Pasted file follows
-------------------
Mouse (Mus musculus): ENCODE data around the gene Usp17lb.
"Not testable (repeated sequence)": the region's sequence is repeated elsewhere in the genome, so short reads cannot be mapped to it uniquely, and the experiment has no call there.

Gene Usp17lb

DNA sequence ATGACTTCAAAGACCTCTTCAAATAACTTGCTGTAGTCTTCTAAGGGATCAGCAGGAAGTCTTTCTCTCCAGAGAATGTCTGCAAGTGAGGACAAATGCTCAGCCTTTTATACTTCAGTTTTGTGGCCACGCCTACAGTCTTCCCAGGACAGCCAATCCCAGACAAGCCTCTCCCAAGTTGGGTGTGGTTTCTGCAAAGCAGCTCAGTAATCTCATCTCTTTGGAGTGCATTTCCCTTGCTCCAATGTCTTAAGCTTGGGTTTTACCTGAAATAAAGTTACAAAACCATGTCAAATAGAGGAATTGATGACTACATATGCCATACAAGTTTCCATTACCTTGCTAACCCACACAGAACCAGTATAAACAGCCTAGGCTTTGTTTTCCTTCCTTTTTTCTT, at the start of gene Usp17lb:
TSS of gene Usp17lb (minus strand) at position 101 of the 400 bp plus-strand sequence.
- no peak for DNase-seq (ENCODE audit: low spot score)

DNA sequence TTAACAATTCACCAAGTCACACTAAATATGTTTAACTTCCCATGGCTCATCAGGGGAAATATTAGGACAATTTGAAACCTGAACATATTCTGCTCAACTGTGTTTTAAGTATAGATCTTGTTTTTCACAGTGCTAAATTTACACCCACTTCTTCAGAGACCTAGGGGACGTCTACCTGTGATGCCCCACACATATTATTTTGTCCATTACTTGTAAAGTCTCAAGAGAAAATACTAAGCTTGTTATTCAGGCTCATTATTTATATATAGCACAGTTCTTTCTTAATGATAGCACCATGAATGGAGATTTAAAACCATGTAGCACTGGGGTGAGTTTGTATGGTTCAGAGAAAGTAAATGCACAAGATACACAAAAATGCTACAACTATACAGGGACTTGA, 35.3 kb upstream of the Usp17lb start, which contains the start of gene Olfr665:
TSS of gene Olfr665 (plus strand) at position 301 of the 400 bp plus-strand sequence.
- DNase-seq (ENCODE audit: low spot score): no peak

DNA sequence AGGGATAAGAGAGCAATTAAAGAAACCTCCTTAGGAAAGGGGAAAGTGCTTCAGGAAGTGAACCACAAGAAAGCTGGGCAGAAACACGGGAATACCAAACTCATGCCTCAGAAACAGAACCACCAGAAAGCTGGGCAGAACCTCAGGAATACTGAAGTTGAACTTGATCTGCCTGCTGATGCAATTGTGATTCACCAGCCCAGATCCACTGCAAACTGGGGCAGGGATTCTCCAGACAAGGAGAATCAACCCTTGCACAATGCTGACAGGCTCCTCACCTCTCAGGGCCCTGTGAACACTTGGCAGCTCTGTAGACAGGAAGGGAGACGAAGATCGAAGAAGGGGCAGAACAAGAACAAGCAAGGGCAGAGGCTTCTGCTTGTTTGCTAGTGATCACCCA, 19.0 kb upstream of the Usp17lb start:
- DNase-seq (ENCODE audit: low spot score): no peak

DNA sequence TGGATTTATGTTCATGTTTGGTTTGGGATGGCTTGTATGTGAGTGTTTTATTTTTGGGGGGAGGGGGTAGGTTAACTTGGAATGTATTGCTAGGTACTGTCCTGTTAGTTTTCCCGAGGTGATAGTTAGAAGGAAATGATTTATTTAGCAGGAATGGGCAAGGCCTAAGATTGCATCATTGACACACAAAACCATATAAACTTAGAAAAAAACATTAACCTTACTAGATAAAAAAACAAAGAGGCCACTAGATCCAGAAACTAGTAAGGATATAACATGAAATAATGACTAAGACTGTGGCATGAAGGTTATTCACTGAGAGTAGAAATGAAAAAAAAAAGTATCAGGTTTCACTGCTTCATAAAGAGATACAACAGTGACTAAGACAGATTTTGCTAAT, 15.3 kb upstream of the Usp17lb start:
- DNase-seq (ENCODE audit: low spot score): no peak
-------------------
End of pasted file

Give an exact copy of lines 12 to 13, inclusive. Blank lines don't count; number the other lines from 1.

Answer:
DNA sequence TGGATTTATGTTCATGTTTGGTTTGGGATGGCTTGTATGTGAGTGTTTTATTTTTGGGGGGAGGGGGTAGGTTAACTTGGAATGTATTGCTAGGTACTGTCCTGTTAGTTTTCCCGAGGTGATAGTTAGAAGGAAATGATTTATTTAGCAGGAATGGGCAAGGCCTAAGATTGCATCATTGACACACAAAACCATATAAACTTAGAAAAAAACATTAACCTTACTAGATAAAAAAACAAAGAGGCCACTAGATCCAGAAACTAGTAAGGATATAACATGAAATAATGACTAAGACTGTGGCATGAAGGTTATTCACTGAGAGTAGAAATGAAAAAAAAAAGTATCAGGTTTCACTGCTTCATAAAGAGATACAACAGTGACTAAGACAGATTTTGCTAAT, 15.3 kb upstream of the Usp17lb start:
- DNase-seq (ENCODE audit: low spot score): no peak